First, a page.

Roaming About

A Life Less Ordinary

Day Trips around Santa Fe, NM – Sandia Mountains, Albuquerque

During the weekends, Mark and I always face a dilemma: do we take it slow and enjoy our precious time off relaxing, or do we take advantage of being in an incredible area and go sightseeing? Usually, we opt for a combination if the weather cooperates. So, this particular Sunday morning, we took our time getting up, making breakfast, packing lunch and storing the bed and the table in our camper. Then, around 10:30am or so, we backed out of our free campsite in the woods near Albuquerque, New Mexico, and drove the 20 minutes to the base of the Sandia Mountains. We anticipated a big hike and – once the wheels were rolling – were antsy to get started.

The plan: take the tramway to Sandia Crest and hike down for 10 miles. Usually, we don’t like spending money on things like ski lifts or trams when we can get to places on foot, so this proved a special, yet pricey occasion. It was Labor Day weekend, the weather was beautiful, and, apparently, we were not the only ones having a tram ride in mind. Our late start soon bit us in the butt. The line to buy tickets was immense and doubts about our grand plan almost made us abandon it. But, what was the alternative? Strolling around hot and busy Albuquerque? We had both looked forward to this hike in nature, so we hoped for the best. After an hour of waiting (luckily mostly in the shade), it was our turn to join 48 other visitors in the tram car.

The almost vertical ride up took about 15 ear-popping minutes. The view was incredible, especially when we “soared” above the rocky outcrops. At over 10,000ft, Sandia Peak is high – the temperature much cooler, the air thinner and the crowds plentiful. Most of them would ride back down.

After taking some customary photos, Mark and I located the trail head for La Luz Trail. By then, it was 12:30pm; quite late to start a long hike. But, hey, it was all downhill. How hard could it be?

Turns out, plenty hard. The forest trail started by gently sloping down for a mile or so. A deer was watching us from behind the trees. Then, due to a massive rockslide, we scrambled over uneven, tough terrain, multiple times, switch backing down the hill for miles. I regretted wearing my hiking sandals. Shoes would have been more comfortable and sturdy. Mark was the wiser of the two this time. Our surroundings were spectacular and we sat on a shady rock ledge to eat our sandwiches, gulping water to replace the sweat. Minutes earlier, we had given a quart (liter) of our water supply to an older man, who had run out and was suffering on his ascend of the mountain. I wanted to give him more, but Mark said this amount should do. It was the beginning of our hike, the trail was often shady, and my energy level was still honky dory. Mark – being the smarter one, remember – suggested we would need all the remainder of our water. Guess what? He was right again.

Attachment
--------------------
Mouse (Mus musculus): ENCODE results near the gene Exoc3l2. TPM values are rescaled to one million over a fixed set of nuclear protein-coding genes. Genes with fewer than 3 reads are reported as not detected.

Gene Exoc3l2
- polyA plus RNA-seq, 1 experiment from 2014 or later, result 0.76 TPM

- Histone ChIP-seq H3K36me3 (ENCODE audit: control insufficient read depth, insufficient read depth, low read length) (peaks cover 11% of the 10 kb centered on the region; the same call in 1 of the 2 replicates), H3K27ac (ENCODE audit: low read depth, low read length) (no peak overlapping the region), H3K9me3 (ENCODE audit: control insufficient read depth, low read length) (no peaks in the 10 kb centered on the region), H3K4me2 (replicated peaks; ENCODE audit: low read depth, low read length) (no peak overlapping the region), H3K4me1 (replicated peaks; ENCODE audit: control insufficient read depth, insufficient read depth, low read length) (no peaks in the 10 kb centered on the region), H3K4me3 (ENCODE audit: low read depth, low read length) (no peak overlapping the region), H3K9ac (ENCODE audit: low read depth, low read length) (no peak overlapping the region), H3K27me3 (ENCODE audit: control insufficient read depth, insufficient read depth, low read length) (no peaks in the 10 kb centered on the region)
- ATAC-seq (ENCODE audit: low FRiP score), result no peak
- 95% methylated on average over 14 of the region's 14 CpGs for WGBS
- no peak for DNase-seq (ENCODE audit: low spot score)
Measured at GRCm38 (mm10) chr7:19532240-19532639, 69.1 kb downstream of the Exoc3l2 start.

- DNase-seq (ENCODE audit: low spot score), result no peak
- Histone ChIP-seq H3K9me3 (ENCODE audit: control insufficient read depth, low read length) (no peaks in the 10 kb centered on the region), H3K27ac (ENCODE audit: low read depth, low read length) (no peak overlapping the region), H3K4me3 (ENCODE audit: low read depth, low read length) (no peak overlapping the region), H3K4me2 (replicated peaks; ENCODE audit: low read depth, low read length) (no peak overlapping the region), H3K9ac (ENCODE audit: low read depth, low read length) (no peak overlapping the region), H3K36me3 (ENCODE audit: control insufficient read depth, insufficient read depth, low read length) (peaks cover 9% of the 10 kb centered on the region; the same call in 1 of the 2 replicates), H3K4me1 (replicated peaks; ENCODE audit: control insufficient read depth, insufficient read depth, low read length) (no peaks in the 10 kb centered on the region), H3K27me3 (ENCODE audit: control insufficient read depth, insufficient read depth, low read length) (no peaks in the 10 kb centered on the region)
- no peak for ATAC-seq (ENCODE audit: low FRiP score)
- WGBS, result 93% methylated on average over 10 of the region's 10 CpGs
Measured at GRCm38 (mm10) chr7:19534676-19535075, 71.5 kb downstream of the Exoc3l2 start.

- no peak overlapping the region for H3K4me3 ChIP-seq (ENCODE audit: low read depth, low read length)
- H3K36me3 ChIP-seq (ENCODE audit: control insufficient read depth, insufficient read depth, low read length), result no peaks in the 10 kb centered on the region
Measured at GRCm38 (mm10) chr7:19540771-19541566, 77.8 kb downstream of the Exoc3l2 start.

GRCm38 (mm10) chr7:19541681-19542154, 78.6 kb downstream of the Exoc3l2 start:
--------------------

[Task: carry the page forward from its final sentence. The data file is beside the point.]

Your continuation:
After about two hours, the trees disappeared and we were totally exposed to the sun on the west face of the mountain. Because of the rocky terrain, we were not making good progress and realized this 10-mile hike was going to take much longer than expected. There was no time to dilly dally or take breaks. As the hours progressed, my photo taking ceased, my stumbling increased and my energy diminished, together with our drinking water. The scenery remained attractive: cacti, wildflowers, bare cliffs, spires reaching for the sky, and picturesque rocks strewn about by Mother Nature. Lots of rocks, especially underfoot. And, lots of scorching, relentless sun driving me more and more mad.

After eight miles, we left the La Luz Trail to follow the Tramway Trail for two miles back to the parking lot. I took a deep breath and embraced the little bit of shade from the side of the mountain and the trees. I stopped complaining and felt energized. Until we faced … more rocks, pebbles, dirt and sun. I was thoroughly exhausted and my feet hurt. When the trail turned uphill, this close to the finish, I almost lost it! But, we made it. Mark – who refused to drink any of our dwindled water supply the last hour of the walk so I could stay hydrated, preventing a headache – reached the camper first. We had been ascending the mountain for five hours straight. When I finally plunged onto our settee with a soaked bandana, exhausted body, and blistered feet, he handed me an ice-cold glass of orange juice. Nothing has ever tasted better! We happily rested for 10 minutes. Then, we hit the road back to Santa Fe and decided to run all our intended Labor Day errands – Home Depot, Trader Joe’s, Albertson’s grocery store – right there and then, so we could have a day of rest (and camper projects) the following day. We didn’t get back to the house until 9pm, but it sure was nice to stay home on Monday.

Info for hiking to/from Sandia Peak: